Proxy Cold War in the Levant, Egypt and Jordan 3/12/12
Heights or stop providing assistance to Palestinian elements operating in and outside the OccupiedPalestinian Territories.
The Russian and Chinese double veto is a message that the US cannot ignore and if it hopes togarner broader support in the international community, it must take into account the interests and priorities of other leading and emerging powers. It must work closely with its allies to reassure theso-called BRIC countries that Syria is not another Libya and that military intervention at heart of the Arab-Israeli conflict is not being considered.
Some analysts have proposed prying Syria’s security establishment and the Alawite community
away from the Asad regime. While the approach is sound in principle, the US may need to acceptthat the chances of doing so are slim. The passage of time and the level of bloodshed have made itmore difficult to conceive of a post-Asad Syria devoid of retaliatory measures against the Alawitecommunity. While many Alawites may not like or support Asad, the potential loss of their political and economic autonomy is a key barrier to defections. Even in a scenario where a
dominant opposition proved magnanimous in victory, there is little sign that Asad’s base –
and theother minorities that support the regime
is betting on such a favorable outcome.
While events in Syria
are challenging to the US and the West, they also complicate Iran’s foreign
policy and, as a result, how the US and Iran will compete in Syria in the future. Iran continues to
support the Asad regime’s efforts to crush popular dissent. However, it has inc
reasingly done sowith the acceptance that returning to the status quo ante in Syria is a fleeting hope rather than a
likely outcome. As such, Iran’s position is in flux in the Levant and could as easily lead to
progress or confrontation with the US and the West in Syria, as well as Iraq, Lebanon and with thePalestinians.
There now is only limited support in the US, Europe, and the Arab world for direct intervention inSyria. There are also reasons why the US might directly (or indirectly) take the lead in suchefforts. The withdrawal of US troops from Iraq has left many questions about the future role andinfluence of the US, especially in the context of strategic competition with Iran. Instability in Syriapresents Washington with the opportunity to under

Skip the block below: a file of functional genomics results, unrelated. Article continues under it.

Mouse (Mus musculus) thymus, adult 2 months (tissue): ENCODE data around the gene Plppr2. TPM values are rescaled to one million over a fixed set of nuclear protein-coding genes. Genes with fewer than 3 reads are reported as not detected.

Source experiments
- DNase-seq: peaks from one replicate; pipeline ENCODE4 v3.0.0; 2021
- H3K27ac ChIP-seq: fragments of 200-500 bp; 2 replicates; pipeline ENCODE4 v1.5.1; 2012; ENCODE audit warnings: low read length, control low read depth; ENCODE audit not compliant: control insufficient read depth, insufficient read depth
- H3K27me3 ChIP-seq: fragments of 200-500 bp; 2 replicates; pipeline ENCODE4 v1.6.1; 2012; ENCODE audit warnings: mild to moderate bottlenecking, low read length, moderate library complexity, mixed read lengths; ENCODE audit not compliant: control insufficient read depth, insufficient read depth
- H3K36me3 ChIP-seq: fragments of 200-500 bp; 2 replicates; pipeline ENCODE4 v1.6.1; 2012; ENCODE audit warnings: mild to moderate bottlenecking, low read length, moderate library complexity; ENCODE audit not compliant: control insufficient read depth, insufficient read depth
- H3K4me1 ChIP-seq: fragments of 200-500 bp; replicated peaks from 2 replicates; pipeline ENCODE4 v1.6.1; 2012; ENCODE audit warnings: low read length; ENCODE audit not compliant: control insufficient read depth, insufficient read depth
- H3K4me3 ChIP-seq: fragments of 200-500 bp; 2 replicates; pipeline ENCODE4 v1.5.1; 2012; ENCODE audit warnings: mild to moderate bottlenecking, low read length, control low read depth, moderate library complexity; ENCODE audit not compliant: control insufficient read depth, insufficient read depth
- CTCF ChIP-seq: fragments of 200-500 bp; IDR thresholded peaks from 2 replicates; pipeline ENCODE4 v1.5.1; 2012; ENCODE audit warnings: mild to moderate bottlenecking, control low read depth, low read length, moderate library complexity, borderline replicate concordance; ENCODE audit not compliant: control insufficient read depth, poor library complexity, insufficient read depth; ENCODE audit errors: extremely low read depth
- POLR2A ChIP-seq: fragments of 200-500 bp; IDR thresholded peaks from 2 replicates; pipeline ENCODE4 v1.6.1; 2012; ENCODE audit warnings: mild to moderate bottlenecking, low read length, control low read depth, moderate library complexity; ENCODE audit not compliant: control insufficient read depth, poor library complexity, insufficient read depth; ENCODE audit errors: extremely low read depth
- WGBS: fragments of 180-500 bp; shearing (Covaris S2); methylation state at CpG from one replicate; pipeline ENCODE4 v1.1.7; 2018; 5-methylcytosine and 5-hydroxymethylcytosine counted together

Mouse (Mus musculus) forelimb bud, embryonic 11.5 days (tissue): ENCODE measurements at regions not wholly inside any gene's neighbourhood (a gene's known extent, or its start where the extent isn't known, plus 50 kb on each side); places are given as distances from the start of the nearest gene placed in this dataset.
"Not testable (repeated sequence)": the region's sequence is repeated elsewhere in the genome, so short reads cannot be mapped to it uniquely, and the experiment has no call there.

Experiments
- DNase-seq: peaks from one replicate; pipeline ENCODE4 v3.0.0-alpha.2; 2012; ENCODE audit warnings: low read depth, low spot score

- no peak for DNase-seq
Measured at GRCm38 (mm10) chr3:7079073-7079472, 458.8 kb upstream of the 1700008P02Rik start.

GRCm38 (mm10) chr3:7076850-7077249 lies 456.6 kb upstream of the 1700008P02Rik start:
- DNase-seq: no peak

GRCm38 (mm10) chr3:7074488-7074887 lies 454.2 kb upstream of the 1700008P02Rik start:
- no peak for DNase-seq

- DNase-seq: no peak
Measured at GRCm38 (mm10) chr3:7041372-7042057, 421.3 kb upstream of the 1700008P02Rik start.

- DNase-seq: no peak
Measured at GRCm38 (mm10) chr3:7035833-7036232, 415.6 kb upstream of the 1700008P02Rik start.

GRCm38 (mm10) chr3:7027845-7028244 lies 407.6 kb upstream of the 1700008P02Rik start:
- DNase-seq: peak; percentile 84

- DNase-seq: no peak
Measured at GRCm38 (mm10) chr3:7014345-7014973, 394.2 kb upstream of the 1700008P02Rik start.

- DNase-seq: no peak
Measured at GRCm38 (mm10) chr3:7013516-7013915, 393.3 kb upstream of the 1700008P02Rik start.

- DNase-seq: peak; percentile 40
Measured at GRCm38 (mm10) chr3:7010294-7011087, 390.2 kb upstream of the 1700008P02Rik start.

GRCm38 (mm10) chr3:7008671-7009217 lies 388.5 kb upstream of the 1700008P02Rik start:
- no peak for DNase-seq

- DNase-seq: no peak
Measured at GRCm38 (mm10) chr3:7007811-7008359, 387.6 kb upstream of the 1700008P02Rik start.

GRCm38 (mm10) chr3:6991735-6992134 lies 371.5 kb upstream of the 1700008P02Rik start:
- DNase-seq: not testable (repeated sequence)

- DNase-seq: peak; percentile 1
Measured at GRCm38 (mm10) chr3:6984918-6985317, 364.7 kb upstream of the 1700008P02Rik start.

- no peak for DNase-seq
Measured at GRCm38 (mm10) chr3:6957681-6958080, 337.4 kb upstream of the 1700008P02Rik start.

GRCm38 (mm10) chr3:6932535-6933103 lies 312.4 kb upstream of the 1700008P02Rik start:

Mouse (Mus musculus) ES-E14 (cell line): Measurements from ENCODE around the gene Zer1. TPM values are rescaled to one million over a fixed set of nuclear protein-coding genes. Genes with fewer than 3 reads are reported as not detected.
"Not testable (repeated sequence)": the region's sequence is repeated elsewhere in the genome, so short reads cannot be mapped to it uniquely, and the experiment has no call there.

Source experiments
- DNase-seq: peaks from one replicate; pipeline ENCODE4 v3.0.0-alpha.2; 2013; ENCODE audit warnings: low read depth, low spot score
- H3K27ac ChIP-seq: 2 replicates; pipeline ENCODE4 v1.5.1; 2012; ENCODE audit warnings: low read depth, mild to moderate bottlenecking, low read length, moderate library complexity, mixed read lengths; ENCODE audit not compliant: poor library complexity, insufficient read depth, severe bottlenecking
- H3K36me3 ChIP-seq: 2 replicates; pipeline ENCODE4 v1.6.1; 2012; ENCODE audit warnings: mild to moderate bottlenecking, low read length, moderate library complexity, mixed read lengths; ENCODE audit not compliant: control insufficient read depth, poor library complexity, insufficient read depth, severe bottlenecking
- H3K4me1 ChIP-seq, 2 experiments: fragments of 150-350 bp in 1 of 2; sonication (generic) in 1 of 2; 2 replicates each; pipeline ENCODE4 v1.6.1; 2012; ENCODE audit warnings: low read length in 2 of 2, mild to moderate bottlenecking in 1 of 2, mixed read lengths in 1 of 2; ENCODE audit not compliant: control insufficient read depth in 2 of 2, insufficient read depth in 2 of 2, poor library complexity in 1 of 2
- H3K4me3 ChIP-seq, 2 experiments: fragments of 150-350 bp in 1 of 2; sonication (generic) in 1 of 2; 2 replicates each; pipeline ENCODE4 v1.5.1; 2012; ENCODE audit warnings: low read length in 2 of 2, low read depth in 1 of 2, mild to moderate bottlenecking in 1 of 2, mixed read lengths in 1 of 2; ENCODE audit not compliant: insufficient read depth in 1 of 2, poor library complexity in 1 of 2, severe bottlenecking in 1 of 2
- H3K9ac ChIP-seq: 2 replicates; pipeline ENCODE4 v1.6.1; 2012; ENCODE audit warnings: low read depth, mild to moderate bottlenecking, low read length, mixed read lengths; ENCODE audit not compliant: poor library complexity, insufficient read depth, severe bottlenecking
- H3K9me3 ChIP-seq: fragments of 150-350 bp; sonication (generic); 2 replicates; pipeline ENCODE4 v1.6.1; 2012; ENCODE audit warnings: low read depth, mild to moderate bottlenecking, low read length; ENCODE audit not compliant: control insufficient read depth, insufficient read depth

mine Iran’s regional posture, weaken or changethe leadership of one of its key regional allies and potentially downgrade the Islamic Republic’s
role in the Arab-Israeli conflict through Hezbollah.
Syria is not Libya. Syria has a population that is more t
han three times larger than Libya’s, hasalmost 30 times the latter’s population density and a much larger and far more capable military
overall. Syria also enjoys strong political, financial and military support from Iran and Russia.These factors complicate any calculus on military intervention in Syria, whether in terms of thelevel of potential military opposition, or with regards to the risk of high civilian casualties.Opposition forces in Syria do not control regime-critical territory, and most attacks, whilepotentially coordinated, seem to have limited tactical or strategic depth and have yet to present aserious challenge to units loyal to the regime.
At best, the Assad regime would be replaced by a democratic Sunni-dominated leadership that ismore favorable to the foreign policies of the United States and the Gulf states led by Saudi Arabia.This could include a degradation of ties to Iran with effects on the flow of Iranian weapons andsupport to Hezbollah. At worst, Syria would remain unstable and could deteriorate into a deeper sectarian civil war, a conflict that could in turn draw its neighbors
especially Saudi Arabia andIran
into a cycle of regional proxy warfare. What is certain, however, is that in any scenario,
Syria’s regional role has b
een severely weakened by a year of unrest.
The exception to such restraint is the possibility that Syria’s repression will become so
violent that some form of humanitarian military intervention will be absolutely necessary.The US is planning for this option, but the risks are high, it could take weeks to makefully effective, and
it might be seen as intervention from Israel’s closest ally and as
interference in support of Israel
an association that could discredit the Syrianopposition.